- Police Beat
- The Forecaster
TOPSHAM — Contractor Harry C. Crooker and Sons has been sold for an undisclosed price to its chief engineer and a group of local investors.
The company announced the sale in a news release early Tuesday, noting that “the company remains locally owned and operated while retaining all of the employees and the management team.”
Ted Crooker, the company’s treasurer and a part owner, declined to comment on the sale when reached by phone early Tuesday, saying a 95-word news release is the only statement he wished to give at this time. He did not confirm whether he still has an ownership stake in the company.
Thomas Sturgeon, who will take over as the company’s president and CEO, said in an email that he is one of the company’s new owners along with a group of local investors. He declined to disclose the sale price or the company’s annual revenue.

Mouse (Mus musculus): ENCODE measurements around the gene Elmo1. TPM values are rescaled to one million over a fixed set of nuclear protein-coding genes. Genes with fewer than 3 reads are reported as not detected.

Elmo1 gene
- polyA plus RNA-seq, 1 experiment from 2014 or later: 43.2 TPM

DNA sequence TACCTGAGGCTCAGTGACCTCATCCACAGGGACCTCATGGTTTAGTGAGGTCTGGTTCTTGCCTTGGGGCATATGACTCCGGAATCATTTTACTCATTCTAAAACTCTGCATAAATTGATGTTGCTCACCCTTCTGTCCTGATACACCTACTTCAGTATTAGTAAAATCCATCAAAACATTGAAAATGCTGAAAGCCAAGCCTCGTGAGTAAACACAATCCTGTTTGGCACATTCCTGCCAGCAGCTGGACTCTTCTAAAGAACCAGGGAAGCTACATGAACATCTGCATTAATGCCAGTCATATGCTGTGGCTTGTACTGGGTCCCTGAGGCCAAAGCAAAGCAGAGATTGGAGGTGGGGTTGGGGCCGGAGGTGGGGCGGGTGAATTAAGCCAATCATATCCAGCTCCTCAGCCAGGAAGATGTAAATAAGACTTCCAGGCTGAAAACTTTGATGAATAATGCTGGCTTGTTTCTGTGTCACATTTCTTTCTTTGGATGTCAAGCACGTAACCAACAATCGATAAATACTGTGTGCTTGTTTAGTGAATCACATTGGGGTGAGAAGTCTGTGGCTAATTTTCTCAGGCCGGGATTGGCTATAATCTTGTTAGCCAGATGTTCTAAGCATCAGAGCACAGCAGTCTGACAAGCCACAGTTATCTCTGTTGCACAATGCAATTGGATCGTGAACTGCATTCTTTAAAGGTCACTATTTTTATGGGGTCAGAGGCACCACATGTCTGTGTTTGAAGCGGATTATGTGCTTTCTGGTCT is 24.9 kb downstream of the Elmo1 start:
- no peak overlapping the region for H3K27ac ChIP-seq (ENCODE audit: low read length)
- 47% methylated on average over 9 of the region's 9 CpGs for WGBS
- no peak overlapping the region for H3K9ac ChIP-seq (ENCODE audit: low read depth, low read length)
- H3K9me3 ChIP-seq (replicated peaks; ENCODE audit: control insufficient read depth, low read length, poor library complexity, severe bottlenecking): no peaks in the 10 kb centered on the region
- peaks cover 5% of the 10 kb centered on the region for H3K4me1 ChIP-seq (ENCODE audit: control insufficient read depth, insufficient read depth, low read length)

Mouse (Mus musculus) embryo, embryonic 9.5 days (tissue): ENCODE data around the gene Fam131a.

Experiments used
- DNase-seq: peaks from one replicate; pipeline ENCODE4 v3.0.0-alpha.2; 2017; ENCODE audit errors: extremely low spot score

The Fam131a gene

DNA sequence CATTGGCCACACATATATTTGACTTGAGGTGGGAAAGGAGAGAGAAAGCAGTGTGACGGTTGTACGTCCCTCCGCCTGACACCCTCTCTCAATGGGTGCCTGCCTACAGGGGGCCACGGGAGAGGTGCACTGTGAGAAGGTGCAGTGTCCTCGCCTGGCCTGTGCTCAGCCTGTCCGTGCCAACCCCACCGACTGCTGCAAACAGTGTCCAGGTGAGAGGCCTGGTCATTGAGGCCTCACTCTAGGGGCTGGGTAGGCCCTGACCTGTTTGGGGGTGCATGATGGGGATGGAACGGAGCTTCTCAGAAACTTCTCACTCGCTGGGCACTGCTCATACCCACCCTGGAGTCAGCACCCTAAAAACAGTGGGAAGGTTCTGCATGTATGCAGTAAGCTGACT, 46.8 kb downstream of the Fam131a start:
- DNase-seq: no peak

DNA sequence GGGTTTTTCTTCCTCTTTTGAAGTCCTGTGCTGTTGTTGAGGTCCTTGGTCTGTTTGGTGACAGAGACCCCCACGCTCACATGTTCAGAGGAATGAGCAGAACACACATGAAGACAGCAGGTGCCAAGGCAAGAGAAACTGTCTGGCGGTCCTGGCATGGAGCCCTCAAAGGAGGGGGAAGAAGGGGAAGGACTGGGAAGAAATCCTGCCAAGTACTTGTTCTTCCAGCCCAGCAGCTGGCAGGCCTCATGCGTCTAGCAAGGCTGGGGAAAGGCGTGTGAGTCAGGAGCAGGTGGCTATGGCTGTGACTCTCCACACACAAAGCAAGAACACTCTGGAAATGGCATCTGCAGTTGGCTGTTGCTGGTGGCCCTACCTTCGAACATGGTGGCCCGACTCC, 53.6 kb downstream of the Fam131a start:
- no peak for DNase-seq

Neither Crooker nor Sturgeon responded to a follow-up question about whether other Crooker-owned companies, such as Maine Gravel Services, which owns gravel pits in six area communities and an asphalt plant in Topsham assessed at $4.7 million, were part of the sale.
The company, which was founded in 1935 by Harry Crooker, has about 150 employees and specializes in heavy construction, including road building, underground utility installation and commercial site preparation.
According to a July update on the company’s website, current projects included an expansion of facilities at Bath Iron Works, construction of a dormitory at Lincoln Academy in Newcastle, expansion of the Wiscasset facility of Molnlycke Healthcare, a boatyard storage facility at Great Island Boat Yard in Harpswell and a bus garage parking lot in Topsham.
Previously, Crooker served as the general contractor for The Highlands in Topsham, Maine Street Station in Brunswick, and the Brunswick Executive Airport 10-unit hangar at Brunswick Landing, among other projects.
The company said it “remains committed” to support the state and the municipalities with which it contracts for construction projects.
BDN writer Beth Brogan contributed to this report.